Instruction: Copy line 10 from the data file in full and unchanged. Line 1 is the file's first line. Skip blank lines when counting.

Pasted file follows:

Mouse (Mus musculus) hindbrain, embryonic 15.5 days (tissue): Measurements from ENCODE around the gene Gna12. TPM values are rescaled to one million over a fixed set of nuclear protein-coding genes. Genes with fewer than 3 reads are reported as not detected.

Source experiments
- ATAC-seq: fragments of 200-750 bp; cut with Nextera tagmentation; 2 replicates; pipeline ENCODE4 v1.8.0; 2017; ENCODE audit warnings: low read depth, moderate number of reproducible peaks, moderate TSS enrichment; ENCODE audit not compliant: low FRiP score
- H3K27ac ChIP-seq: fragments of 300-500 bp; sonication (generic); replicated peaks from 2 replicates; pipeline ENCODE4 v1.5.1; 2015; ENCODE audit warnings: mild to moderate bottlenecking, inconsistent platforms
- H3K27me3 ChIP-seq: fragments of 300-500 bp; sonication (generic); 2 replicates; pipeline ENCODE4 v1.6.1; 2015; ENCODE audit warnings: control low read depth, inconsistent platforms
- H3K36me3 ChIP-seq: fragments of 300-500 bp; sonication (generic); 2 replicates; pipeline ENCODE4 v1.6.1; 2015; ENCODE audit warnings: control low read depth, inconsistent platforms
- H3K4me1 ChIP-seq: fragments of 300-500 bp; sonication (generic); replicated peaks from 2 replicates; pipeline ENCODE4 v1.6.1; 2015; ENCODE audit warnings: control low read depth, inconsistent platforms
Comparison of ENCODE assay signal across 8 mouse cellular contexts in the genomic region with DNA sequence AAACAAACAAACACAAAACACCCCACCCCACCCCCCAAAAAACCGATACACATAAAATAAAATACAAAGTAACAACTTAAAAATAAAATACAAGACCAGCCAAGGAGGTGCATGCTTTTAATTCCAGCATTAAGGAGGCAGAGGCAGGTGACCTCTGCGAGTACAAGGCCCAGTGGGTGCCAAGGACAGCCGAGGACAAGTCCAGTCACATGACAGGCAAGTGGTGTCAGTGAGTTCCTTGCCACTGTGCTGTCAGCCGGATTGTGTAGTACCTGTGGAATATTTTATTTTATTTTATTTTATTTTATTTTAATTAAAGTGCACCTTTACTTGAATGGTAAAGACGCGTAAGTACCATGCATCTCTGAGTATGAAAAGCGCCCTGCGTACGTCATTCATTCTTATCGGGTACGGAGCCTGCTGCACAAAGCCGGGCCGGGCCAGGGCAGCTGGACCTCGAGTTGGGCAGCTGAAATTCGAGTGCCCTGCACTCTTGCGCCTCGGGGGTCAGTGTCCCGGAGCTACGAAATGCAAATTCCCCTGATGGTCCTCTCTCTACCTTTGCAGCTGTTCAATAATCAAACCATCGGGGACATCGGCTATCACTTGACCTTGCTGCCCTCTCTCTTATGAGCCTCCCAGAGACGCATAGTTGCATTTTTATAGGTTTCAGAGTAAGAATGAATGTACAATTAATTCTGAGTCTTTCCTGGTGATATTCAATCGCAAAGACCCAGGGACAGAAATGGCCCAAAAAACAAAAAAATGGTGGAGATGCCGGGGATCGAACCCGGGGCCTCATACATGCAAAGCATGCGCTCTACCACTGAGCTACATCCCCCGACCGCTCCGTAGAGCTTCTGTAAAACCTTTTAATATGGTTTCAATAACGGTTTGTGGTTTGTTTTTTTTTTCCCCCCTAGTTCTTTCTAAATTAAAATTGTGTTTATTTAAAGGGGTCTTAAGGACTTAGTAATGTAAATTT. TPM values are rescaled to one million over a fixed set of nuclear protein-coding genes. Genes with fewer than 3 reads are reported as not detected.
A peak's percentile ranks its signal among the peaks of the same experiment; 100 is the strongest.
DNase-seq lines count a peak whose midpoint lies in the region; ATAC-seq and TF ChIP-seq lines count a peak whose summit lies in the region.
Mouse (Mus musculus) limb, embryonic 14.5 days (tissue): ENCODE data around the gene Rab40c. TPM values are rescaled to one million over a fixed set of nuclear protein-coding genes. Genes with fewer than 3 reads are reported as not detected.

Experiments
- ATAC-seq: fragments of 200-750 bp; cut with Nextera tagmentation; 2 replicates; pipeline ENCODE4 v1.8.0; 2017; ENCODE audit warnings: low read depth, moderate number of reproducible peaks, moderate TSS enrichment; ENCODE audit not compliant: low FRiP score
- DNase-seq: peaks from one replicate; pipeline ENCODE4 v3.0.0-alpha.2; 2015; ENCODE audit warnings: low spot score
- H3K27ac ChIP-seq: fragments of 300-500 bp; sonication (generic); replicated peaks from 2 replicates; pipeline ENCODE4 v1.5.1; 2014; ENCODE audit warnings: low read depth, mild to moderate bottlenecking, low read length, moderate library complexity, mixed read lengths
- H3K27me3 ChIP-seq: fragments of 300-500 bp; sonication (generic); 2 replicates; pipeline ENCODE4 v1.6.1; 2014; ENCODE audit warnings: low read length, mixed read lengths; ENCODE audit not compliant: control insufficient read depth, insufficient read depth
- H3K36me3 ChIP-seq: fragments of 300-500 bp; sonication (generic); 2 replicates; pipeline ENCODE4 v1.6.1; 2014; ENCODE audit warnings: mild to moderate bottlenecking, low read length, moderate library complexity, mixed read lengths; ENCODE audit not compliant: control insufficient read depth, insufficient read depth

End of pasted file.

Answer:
DNase-seq lines count a peak whose midpoint lies in the region; ATAC-seq and TF ChIP-seq lines count a peak whose summit lies in the region.